The photoelectric effect, in which the resistance of a piece of Selenium varied considerably depending on its exposure to light, was discovered by Willoughby Smith (an English telegraph engineer) in 1873.9 This discovery contributed to the important idea that one could transmit pictures by electric telegraph [see the section on the Facsimile and the transmission of images, above, p.20]. The first attempts to produce an electric camera were carried out by one Denis Redmond who, in February 1879, wrote to the English Mechanic and World of Science about his experiments with selenium arranged as the rods and cones in the retina and “scanned” sequentially by setting the camera lens to focus on each selenium cell sequentially.iii He didn’t get it to work but he had the right idea. There were a number of other approaches to sending images down a wire but they been canvassed above. What is of importance here is the development of the display device that came out of Braun’s work on the oscilloscope.
In summary of this section, we can see that many of the sometimes wild and speculative ideas of the natural philosophers and electricians from the 17th through the 19th centuries, as they were turned into working mechanisms and made commercially viable, provided the seeds for the development of much of the technology that made the 20th century into the Information Age. We can see that the philosophical speculations of Leibniz’ binary number system and his Ars Combinatoria, the electrical experiments of the natural philosophers and telegraphers and the automation of the manufacturing technologies of the weavers over the 18th and 19th centuries, converged into the notion that a machine could change its character through the substitution of new sets of instructions, represented in both automata and the Jacquard loom, and, through the work of the 19th Century Irish mathematician George Boole,10 that logical propositions could be represented in the binary form and operations carried out on them by mechanical and electronic machines. It is these ideas that form the basis of general computing. The other aspect of this experimental age that is so important for the story I am telling is that these notions also made possible the electrical representation, transmission, display and, ultimately, digital storage and manipulation of images and sounds. It is this convergence that brought us television, video, electronic sound, computing, computer imaging and, ultimately, the Internet with its ease in communicating information and images almost instantaneously around the world.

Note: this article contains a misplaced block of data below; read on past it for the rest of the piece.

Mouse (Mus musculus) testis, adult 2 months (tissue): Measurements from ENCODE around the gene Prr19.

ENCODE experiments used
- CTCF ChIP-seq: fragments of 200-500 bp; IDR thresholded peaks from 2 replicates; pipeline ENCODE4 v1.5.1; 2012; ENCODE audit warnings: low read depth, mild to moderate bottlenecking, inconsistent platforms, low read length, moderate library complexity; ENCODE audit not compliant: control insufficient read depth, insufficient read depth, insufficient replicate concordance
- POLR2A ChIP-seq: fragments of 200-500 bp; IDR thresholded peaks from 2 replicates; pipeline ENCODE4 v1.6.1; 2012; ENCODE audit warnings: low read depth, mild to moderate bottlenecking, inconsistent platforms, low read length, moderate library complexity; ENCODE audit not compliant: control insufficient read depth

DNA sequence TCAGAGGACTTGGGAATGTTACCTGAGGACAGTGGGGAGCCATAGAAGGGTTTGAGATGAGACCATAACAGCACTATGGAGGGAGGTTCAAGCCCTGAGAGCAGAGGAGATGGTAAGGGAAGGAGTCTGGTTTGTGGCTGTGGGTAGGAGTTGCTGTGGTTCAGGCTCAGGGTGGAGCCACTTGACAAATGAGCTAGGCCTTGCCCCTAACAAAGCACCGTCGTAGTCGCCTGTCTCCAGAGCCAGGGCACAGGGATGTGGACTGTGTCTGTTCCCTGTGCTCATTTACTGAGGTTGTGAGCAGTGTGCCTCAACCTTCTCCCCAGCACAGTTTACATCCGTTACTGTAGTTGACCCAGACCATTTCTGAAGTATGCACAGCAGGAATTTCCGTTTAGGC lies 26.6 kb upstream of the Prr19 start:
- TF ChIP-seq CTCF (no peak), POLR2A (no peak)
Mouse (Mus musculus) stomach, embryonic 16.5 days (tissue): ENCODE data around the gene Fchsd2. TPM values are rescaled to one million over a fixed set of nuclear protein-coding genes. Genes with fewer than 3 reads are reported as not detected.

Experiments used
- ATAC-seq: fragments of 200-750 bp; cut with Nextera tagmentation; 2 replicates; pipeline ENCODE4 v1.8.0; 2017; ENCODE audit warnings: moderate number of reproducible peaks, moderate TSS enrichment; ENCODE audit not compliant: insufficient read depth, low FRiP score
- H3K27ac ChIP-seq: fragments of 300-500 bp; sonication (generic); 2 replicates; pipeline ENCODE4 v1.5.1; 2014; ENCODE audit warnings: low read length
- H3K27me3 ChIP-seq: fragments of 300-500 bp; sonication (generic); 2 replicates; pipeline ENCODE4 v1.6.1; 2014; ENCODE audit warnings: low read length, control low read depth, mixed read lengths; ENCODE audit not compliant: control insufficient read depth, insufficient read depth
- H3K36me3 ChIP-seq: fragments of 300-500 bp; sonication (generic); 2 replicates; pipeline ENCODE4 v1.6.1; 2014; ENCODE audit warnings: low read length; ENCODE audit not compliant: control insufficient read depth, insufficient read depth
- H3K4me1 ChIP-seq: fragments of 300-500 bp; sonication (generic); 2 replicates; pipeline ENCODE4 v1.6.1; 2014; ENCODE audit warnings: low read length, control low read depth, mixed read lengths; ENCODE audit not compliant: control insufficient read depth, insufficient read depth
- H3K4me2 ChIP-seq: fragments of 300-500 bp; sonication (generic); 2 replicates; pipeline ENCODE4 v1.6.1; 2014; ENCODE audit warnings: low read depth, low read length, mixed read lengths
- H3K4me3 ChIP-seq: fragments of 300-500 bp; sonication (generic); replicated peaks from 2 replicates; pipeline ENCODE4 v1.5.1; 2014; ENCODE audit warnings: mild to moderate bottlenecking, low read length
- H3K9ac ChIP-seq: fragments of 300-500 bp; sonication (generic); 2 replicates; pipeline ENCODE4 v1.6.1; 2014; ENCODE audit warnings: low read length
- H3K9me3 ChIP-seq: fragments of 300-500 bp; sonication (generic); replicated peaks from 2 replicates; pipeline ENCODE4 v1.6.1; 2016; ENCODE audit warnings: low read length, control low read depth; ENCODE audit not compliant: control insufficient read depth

1 Hauksbee was working for Newton and reproduced some of Newton’s experiments in which he built a form of electrical machine using an evacuated rotating glass globe. See ‘sGravesande, W.J. (1721) Mathematical Elements of Natural Philosophy, confirmed by Experiments. Or an Introduction to Sir Isaac Newton’s Philosophy. London: J. Senex and W. Taylor, pp.10-11. and Plate 1.
2 Hauksbee, Francis, (1709) Physico-mechanical experiments on various subjects, containing an account of several surprizing phenomena touching light and electricity, London: R. Brugis, 1709; Mottelay, 1922, op cit, pp.149-51. and The Bakken: A Library and Museum of Electricity in Life: Francis Hauksbee the Elder ( – 1713?) <http://www.thebakken.org/artifacts/Hauksbee.htm>